- Yoga, meditation and breathing exercises are all part of Katzenstein’s routine. She suggests checking in on older kids, asking how they are feeling, and making sure they are getting adequate rest and socialization. Says Katzenstein: “Good sleep and social support best predictors of reduced anxiety of stress and quarantine reported by other countries.
As the economy opens up and many head back to work, daycare for little ones becomes a pressing issue. Dumois recommends:
- Ideally, find a daycare situation where the child has fewer contacts, such as a home daycare with an adult and at most 1-2 other kids. If that’s not an option, ask a relative or friend who is out of work and offer to pay them.
- If group daycare is the only option, ask the facility how often workers will wash their hands and sanitize the environment. Ask about diaper-changing procedures and the ratio of adults to children.
How to be a good camper
Area organizations like MOSI, the YMCA, ZooTampa and Glazer Children’s Museum have been busy prepping for summer campers by adhering to safety guidelines established by the CDC and American Camp Association. Parents can expect staggered and curbside check-ins, smaller groups, limited supply sharing, masks for counselors, constant handwashing and temperature checks prior to check-in.
Here are some tips for how you can prepare your little ones for summer camp during Covid-19?
- Use disposable paper bags instead of lunch boxes or backpacks.
- Send a change of clothes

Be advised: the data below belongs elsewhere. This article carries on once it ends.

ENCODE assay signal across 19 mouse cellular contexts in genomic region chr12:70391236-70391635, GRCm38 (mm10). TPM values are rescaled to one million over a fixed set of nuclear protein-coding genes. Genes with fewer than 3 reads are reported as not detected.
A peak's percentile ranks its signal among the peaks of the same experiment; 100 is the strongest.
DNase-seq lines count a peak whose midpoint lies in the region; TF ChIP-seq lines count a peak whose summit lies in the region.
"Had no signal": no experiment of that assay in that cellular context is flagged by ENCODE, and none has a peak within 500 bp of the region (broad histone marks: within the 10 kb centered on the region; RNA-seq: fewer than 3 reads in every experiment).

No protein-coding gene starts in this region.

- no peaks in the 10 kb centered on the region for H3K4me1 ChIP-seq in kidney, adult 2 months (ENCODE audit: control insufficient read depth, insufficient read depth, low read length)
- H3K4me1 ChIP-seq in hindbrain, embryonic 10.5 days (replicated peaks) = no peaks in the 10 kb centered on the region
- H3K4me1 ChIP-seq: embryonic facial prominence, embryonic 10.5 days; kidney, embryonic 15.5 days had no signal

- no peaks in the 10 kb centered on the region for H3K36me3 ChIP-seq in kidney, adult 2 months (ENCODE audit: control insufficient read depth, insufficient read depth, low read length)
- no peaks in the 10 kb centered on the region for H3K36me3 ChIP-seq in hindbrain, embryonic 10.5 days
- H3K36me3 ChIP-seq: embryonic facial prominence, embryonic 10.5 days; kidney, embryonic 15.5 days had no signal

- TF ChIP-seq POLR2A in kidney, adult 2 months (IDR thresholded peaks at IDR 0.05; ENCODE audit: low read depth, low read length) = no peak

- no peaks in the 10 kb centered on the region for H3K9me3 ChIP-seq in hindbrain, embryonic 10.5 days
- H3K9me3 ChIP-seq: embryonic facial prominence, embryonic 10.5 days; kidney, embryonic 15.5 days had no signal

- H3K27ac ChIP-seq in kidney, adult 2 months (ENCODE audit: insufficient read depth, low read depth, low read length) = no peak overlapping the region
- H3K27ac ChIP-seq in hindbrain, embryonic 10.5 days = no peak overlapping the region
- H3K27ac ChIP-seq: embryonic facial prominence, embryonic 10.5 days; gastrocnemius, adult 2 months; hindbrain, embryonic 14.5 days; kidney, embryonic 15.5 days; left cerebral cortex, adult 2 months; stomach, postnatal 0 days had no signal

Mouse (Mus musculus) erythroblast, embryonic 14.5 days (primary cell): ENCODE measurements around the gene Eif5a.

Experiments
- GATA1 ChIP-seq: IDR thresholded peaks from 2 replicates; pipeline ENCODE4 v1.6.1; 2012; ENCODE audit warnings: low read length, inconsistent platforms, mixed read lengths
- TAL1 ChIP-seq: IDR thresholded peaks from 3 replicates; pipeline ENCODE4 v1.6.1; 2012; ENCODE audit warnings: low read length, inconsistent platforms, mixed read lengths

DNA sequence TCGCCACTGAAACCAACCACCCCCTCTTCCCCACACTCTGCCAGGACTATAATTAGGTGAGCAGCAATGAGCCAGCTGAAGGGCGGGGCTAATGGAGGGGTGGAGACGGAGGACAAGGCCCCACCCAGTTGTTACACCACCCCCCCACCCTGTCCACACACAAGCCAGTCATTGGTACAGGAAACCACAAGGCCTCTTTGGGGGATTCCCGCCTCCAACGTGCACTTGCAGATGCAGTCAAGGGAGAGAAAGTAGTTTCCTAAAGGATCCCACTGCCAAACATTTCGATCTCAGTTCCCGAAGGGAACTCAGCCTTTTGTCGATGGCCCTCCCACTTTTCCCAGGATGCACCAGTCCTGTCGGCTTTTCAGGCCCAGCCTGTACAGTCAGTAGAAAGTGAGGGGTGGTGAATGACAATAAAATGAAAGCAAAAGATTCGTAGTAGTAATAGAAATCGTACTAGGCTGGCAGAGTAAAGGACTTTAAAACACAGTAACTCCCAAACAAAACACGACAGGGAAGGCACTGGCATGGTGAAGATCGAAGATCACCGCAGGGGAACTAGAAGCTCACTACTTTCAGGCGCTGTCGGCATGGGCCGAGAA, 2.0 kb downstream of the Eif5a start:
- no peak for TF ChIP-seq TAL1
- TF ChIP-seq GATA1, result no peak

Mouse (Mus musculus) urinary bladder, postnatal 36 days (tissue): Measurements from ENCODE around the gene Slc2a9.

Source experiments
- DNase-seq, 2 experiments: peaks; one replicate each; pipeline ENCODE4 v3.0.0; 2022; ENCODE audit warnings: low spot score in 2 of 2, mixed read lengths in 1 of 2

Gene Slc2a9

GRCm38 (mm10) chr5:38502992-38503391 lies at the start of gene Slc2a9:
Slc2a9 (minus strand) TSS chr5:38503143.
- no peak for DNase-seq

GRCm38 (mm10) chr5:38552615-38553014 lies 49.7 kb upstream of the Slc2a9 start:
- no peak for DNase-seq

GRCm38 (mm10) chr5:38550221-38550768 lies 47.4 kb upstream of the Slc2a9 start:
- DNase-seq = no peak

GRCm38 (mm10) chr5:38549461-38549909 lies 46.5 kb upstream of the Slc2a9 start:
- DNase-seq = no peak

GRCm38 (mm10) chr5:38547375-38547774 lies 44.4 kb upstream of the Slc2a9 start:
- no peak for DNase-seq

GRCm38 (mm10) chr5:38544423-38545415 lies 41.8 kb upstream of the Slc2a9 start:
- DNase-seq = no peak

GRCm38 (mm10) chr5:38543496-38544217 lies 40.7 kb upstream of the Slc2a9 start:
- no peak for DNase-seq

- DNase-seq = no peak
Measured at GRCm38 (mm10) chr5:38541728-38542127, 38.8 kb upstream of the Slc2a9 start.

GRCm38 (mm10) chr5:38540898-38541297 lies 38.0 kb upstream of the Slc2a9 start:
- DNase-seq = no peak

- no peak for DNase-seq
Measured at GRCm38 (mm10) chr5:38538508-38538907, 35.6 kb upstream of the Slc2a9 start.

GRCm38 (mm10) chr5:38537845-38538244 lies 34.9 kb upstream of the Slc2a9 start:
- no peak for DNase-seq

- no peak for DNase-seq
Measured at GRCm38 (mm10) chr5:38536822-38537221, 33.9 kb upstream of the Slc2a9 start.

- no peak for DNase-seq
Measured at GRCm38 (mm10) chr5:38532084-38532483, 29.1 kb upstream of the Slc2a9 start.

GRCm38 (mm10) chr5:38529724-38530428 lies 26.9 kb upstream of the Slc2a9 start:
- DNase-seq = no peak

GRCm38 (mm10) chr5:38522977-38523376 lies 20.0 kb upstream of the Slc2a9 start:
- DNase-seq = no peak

- Teach your child hands-free ways to open doors, push elevator buttons and turn on faucets
- Invent a fun contactless “handshake” that your child can do with friends to avoid hugging
–Kate White, Glazer Children’s Museum
- Teach your child not to share food or drinks with their friends, and not to share use of cameras, iPhones, iPads or anything else brought from home.
- Explain that although the first thing your child will want to do is give a big hug to their best friend, they can’t do that right now! No touching others and stay 6 feet away from other campers. This is about the length of a cow, or the length of your bed at home.
- Send your child with a mask, they are all the rage! Wearing a mask can protect your kids and their friends from potential germs.
–Cara Treadway, ZooTampa
Keep your children home if they or anyone in the same household are sick or showing signs of becoming sick. Communicate openly with us about sicknesses and symptoms within your household. We know kids can carry germs and during these precarious times, we each need to do our part to be socially responsible, keeping our community safe and healthy.
–Lalita Llerena, Tampa YMCA
Your doctor or dentist might be open for business and ready to see you. Here are some safety measures you may notice at BayCare’s network of clinics if you opt for an in-person rather than telehealth visit.
- Appointment registration and check-in completed online prior to office visit
- All doctors, staff, and patients are required to wear masks while in the clinic
- Segregation of potential COVID-19 patients from other patients
- Minimizing or eliminating the time in the waiting room
- Clinics cleaned throughout the day with medical-grade sanitizers and antibacterial agents
- Limited seating in waiting areas that has been reoriented to accommodate for social distancing
- Hand sanitizer readily available for patients and staff
- Contact-free payment
- Visitors and guests limited to the patient’s parent or caregiver when needed
- All BayCare team members have their temperatures checked when they report to work every day. Team members that are symptomatic are not allowed to come to work.
Originally published in Tampa Bay Parenting’s June Issue.